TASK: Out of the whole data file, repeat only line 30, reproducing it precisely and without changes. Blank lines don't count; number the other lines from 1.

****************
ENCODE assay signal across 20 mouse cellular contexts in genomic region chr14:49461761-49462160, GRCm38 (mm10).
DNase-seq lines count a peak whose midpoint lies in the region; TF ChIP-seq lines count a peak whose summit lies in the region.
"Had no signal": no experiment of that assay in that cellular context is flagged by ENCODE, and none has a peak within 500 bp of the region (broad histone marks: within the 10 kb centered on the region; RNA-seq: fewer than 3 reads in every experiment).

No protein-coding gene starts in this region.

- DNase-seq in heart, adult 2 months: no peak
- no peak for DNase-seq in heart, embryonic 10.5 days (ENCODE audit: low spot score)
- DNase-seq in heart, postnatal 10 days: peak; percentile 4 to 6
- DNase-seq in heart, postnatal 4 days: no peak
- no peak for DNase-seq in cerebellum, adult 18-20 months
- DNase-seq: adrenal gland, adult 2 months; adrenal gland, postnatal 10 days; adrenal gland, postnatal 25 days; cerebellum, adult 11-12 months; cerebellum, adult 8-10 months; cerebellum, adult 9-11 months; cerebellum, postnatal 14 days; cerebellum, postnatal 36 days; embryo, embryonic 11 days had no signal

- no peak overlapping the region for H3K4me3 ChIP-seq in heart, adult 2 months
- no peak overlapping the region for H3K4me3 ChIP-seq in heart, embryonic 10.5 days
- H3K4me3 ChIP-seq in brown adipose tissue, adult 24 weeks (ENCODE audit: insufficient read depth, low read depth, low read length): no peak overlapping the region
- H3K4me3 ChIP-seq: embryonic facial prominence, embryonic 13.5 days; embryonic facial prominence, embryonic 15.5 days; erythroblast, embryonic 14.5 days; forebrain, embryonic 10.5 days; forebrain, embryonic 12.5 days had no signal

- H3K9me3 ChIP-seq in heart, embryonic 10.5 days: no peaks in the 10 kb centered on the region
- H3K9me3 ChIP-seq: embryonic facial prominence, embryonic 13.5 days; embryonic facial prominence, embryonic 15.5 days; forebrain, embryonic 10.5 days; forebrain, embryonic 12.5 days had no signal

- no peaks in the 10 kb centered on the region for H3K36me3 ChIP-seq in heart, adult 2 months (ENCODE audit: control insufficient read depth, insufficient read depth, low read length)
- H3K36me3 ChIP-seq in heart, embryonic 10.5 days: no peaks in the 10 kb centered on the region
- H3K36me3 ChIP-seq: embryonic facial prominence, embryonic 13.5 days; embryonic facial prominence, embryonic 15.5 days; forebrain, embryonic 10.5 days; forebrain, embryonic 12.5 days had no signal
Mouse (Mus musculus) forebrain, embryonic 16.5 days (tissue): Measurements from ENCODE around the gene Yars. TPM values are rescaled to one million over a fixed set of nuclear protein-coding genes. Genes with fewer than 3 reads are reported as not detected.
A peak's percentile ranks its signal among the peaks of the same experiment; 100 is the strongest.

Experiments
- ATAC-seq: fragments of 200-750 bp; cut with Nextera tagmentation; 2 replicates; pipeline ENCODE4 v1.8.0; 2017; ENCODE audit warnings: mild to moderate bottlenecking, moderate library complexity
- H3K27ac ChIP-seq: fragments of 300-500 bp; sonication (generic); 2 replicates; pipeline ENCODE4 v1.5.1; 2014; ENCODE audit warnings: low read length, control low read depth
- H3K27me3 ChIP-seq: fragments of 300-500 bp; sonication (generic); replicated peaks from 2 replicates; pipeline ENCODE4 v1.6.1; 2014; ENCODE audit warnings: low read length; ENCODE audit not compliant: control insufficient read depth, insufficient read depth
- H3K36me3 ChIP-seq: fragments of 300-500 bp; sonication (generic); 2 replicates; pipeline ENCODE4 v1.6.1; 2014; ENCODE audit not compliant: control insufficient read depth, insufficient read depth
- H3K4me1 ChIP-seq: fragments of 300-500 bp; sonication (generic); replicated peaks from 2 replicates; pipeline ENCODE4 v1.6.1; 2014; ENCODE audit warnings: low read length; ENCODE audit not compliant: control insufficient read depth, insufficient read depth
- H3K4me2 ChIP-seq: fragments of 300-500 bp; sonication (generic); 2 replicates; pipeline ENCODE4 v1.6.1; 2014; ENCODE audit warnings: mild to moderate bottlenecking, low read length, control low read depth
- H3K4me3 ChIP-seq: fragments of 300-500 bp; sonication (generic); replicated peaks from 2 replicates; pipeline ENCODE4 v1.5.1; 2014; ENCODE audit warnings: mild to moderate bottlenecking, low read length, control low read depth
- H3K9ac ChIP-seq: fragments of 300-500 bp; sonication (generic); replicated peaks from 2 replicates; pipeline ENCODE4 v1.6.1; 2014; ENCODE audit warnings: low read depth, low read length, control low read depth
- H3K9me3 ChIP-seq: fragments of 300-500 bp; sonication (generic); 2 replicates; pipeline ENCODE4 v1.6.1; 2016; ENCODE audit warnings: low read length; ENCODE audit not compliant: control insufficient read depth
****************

- H3K9ac ChIP-seq: fragments of 300-500 bp; sonication (generic); replicated peaks from 2 replicates; pipeline ENCODE4 v1.6.1; 2014; ENCODE audit warnings: low read depth, low read length, control low read depth